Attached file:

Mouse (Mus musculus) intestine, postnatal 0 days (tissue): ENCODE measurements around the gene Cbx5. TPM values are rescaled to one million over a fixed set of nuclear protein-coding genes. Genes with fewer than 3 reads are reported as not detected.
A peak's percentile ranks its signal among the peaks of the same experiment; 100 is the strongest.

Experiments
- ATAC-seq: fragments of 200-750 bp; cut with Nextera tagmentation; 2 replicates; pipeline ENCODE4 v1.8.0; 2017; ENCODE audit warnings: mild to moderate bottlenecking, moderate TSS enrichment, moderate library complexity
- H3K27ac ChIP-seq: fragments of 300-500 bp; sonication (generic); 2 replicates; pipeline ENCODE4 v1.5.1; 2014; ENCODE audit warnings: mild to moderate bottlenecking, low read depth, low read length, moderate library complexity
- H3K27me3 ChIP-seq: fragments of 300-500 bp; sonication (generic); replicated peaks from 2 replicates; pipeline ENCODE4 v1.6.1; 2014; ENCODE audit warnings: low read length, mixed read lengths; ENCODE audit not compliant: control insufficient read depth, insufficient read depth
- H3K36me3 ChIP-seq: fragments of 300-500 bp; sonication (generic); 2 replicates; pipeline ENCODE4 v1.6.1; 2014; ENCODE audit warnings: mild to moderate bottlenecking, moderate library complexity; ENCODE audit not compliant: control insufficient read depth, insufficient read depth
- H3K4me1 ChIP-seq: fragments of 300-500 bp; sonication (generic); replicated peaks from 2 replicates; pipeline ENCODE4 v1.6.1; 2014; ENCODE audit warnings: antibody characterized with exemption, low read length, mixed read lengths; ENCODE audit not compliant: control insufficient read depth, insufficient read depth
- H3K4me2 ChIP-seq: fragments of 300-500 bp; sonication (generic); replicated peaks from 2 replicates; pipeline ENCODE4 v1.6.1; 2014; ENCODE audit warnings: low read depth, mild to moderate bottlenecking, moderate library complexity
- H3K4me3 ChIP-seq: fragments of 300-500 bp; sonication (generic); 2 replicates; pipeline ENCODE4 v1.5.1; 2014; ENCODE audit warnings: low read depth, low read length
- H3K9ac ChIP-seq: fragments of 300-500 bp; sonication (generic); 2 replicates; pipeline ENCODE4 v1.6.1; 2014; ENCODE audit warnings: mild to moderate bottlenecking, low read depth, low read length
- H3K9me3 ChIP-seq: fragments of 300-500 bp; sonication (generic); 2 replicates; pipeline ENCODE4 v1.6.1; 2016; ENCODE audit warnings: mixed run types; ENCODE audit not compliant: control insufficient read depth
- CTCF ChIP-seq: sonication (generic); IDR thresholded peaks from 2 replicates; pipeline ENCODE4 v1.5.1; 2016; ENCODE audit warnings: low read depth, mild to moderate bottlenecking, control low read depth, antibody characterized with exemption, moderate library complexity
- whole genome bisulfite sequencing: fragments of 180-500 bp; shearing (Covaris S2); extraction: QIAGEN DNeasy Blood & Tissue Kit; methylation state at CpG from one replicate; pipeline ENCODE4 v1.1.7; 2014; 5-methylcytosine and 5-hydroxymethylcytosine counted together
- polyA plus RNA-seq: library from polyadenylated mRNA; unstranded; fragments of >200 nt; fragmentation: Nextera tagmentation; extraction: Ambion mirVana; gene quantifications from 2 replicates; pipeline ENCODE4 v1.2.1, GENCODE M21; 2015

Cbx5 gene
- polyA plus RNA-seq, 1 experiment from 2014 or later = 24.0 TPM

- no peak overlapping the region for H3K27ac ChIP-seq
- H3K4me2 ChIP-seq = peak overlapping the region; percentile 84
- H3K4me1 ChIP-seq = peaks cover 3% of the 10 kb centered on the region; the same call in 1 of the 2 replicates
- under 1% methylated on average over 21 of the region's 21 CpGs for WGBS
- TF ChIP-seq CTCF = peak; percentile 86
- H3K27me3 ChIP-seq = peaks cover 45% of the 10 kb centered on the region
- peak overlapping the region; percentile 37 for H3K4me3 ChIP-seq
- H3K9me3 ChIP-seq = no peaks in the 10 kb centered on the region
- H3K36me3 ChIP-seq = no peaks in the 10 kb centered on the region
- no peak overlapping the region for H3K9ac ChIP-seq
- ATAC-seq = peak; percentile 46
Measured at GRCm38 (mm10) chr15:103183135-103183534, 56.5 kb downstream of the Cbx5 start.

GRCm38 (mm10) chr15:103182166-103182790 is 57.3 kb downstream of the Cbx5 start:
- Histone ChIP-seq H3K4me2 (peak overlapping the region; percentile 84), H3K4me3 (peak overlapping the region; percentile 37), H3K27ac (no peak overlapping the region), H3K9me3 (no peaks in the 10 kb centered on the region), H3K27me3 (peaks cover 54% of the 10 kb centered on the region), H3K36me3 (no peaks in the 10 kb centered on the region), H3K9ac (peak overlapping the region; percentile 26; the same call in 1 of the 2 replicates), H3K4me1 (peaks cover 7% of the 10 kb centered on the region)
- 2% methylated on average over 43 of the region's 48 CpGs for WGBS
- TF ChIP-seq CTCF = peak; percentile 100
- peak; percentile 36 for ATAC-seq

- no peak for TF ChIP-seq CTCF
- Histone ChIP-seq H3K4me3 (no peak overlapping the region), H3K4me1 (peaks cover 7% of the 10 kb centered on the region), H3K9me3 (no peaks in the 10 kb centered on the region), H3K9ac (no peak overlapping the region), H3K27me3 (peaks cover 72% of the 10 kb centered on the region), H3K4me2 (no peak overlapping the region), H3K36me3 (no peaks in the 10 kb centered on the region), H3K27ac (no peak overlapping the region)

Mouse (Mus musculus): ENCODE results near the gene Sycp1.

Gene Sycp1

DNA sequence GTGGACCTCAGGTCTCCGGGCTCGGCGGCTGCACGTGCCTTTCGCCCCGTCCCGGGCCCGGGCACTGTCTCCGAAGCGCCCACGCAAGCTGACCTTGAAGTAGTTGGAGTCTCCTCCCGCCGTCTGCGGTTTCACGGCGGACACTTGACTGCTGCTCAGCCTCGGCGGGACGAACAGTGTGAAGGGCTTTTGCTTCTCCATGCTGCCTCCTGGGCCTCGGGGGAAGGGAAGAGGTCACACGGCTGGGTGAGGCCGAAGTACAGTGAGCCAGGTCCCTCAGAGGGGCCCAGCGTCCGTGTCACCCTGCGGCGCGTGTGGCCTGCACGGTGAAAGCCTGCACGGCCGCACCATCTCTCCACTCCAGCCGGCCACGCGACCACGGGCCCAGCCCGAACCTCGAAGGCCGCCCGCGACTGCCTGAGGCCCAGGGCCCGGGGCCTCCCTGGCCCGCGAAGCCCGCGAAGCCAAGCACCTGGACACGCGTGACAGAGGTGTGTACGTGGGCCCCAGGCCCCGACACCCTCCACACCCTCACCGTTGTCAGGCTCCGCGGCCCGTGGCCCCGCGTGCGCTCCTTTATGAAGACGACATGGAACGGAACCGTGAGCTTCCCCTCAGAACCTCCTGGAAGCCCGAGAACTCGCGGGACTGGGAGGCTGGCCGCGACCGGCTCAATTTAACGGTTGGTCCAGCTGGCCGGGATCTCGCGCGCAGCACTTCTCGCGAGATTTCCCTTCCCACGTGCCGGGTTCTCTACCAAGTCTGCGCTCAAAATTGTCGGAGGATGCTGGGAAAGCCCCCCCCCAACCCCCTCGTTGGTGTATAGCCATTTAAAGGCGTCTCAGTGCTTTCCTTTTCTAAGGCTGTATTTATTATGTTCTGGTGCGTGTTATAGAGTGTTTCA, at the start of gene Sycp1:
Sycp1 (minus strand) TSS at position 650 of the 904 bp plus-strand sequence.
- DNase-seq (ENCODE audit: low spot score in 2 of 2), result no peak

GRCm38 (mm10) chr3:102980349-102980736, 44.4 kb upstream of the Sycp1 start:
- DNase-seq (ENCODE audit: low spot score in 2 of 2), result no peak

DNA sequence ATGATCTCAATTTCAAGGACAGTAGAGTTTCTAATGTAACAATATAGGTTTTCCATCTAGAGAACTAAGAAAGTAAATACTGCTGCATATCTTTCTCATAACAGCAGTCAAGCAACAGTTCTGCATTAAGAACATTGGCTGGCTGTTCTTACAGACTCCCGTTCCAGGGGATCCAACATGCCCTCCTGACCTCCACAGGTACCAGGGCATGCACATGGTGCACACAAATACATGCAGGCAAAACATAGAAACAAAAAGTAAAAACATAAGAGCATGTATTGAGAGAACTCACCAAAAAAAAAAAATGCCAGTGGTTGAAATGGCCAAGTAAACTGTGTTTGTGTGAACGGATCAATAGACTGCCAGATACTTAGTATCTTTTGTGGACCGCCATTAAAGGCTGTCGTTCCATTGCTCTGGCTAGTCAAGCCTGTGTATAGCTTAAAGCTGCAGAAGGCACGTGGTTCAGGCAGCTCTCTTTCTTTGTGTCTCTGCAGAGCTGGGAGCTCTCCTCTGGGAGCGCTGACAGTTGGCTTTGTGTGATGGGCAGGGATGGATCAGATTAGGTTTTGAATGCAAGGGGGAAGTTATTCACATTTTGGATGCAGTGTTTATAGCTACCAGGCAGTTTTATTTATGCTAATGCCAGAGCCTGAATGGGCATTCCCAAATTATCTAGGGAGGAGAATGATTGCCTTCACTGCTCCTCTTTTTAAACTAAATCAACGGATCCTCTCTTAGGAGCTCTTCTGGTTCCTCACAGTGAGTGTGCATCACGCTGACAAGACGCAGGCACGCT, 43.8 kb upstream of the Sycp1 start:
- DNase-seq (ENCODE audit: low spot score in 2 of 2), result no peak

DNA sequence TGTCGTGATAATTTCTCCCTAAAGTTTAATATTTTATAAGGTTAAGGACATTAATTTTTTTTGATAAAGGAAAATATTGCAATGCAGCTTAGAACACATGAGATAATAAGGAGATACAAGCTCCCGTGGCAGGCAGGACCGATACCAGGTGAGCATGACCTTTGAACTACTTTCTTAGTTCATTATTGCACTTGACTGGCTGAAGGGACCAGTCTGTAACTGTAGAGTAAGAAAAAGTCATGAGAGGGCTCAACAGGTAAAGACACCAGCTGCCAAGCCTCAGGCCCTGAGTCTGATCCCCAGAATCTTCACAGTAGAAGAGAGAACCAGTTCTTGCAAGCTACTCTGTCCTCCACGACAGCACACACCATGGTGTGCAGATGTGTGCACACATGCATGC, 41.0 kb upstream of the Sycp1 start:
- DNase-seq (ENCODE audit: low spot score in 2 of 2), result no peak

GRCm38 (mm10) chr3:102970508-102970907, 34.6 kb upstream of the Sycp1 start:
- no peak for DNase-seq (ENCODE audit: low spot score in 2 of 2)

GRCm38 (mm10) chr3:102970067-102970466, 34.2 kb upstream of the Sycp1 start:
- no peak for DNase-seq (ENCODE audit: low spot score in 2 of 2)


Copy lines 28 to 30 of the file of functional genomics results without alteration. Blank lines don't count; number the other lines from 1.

- ATAC-seq = peak; percentile 46
Measured at GRCm38 (mm10) chr15:103183135-103183534, 56.5 kb downstream of the Cbx5 start.

GRCm38 (mm10) chr15:103182166-103182790 is 57.3 kb downstream of the Cbx5 start: